I think it is important to have all of these options both physical and digital for people to experience products in different ways, it helps the buying decision process for the customers.

Throughout my life, I was never interested in what other people were doing. It has always been about pushing the boundary for myself. In that respect, ISHO is not concerned about what other companies are doing. It's important to have an understanding of the market for sure, but not necessarily look to other companies in the same domain as competition.

Ruhul Kader  

What is unique about ISHO compared to other furniture companies in Bangladesh or any other markets? What makes ISHO indispensable to the customers you serve? 

Rayana Hossain 

This is where vertical integration comes in — when you have a design team that analyzes people's needs and wants and gives them something that they’re looking for. 

For example, In Dhaka city, from Gulshan to Niketon is different. As you know, Banani to Tejgaon is different. Wherever you look, the neighborhoods that are beside each other can be extremely different in tastes and values. Understanding those differences and designing and showing relevant products to relevant customers is something that sets us apart. We now have robust data of what is getting delivered where which gives us a good understanding of the changing tastes as well. So we try to design accordingly. We understand the demand and deliver accordingly. 

Similarly, when you go to a place like India, traditions are very different from north to south, city to city. Understanding those traditions and designing for that particular niche as we try to address and go to individual neighborhoods is what we're going to aim for. 

Collecting information in various ways, analyzing them and tying them in, and designing something contextual, is what sets ISHO apart. 

When you look at an Ikea, you know, they're bringing Sweden to you. When you look at Muji, you know, they're bringing Japan to you. That's not who we want to be. We want to be a company that feels local, like the world's local furniture store. 

Ruhul Kader

That's very interesting. So you have this robust approach to data. You collect customer demands, the taste, and all those things and then put them together and design accordingly.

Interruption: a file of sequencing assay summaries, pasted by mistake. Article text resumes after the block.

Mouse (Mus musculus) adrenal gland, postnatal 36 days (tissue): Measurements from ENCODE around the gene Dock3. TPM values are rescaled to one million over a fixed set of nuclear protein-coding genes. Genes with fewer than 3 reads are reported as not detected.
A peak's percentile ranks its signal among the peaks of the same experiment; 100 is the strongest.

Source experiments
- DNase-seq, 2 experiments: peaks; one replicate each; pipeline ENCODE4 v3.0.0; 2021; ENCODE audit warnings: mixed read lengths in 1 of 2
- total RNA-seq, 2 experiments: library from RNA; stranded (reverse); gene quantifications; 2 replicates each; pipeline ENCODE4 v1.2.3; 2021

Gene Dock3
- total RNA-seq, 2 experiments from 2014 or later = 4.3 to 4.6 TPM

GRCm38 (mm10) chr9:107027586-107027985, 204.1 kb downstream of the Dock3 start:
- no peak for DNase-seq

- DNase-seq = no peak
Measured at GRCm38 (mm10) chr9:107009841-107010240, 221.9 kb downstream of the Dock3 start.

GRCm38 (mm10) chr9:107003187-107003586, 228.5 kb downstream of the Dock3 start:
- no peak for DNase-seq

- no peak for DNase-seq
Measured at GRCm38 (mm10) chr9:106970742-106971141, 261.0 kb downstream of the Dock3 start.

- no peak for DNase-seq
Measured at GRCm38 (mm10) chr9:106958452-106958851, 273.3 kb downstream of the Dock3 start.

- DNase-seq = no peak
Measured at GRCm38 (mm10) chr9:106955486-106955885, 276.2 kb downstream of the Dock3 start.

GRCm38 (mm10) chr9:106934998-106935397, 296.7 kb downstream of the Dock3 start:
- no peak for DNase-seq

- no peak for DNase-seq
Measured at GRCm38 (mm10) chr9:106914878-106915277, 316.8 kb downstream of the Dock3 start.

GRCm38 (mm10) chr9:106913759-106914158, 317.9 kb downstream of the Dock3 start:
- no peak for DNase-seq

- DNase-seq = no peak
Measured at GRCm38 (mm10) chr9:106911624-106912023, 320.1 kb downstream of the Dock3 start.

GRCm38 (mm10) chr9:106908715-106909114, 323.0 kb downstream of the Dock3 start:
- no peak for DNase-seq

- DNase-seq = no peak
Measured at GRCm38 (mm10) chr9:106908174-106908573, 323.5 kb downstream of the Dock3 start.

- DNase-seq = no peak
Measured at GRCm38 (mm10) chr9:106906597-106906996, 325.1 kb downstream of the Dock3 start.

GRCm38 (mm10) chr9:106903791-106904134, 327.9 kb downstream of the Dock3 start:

Rayana Hossain  

We're also keeping, obviously, some of our core design philosophy there, it still needs to be minimal in terms of the design language. Looking back and moving forward is the way I try to approach it; you cannot expect a country like Bangladesh to suddenly open up to a completely ultra-modern furniture store and for people to like it in a day. That's not going to happen. You have to come up with a design language that is not completely out of the realm.

Ruhul Kader

It has to have some familiarity.

Rayana Hossain

Of course, whether it's materials, whether it's tiny structural details, or elements, you tie them in, in a way where people are seeing something they are familiar with or nostalgic about, but in a way that is completely reinvented for them. 

That's how our users see lots of our collections, for example, our Ratargul collection, it’s primarily made of rattan. What people tend to say about that collection is that it’s modern, but then the elements are so traditional and familiar. The idea is to keep our aesthetic of being modern whilst bringing about things that we know hold value to locals. 

Ruhul Kader  

Related to that, although you probably don’t describe yourself as such, it seems people perceive ISHO to be a high-end brand for a particular class of people. How do you see that? 

Rayana Hossain

We don't think it's high-end, at all, factually speaking. Unfortunately, people tend to have that idea about ISHO sometimes without looking at the prices. The perception is usually created after seeing the marketing and the branding and perhaps people come to that conclusion because there is a certain lack of clean design in Bangladesh; people tend to equate that to being unattainable. 

You can look at our chair categories, you can look at our bed categories, a lot of sofa categories, we are priced much lower. I believe we are placed right in the middle. 

Ruhul Kader 

But as you mentioned, people perceive you differently. Do you plan to do anything about it?

Rayana Hossain  

We are now venturing into different marketing strategies, including pop-ups and experience centers that would bring them closer to the brand and the products. 

However, people have come to expect a certain level of graphics, a certain level of branding, and a certain level of content from us, that's not something we can fully change. But what we're seeing, something that we're extremely happy about is the number of people opening up to that aesthetic, which is extremely eye-opening for me. It’s a really good shift that we are seeing. 

Ruhul Kader 

Have you thought about, say, launching something for a different segment of customers, not breaking your existing positioning in the market but launching as a say second brand or something like that?

Rayana Hossain  

No. That's not something we're interested in at this point. We have a very good bracket in terms of each product, I feel. I think there should be something for everybody within those prices. 

We don't want to let go of the design aesthetic that we offer right now, nor do we want to let go of that particular market positioning. There’s a lot to be done with ISHO still before we start venturing into sub-brands. 

As a company, we do not have that mindset where we would give people lesser materials. That's not a sustainable way of moving forward. That's not something we believe in. I think the way we price ourselves is in a way, where we try to give the best available materials. Anything lower than that honestly will ask us to lower our standards in production and quality. That's not something we’re interested in.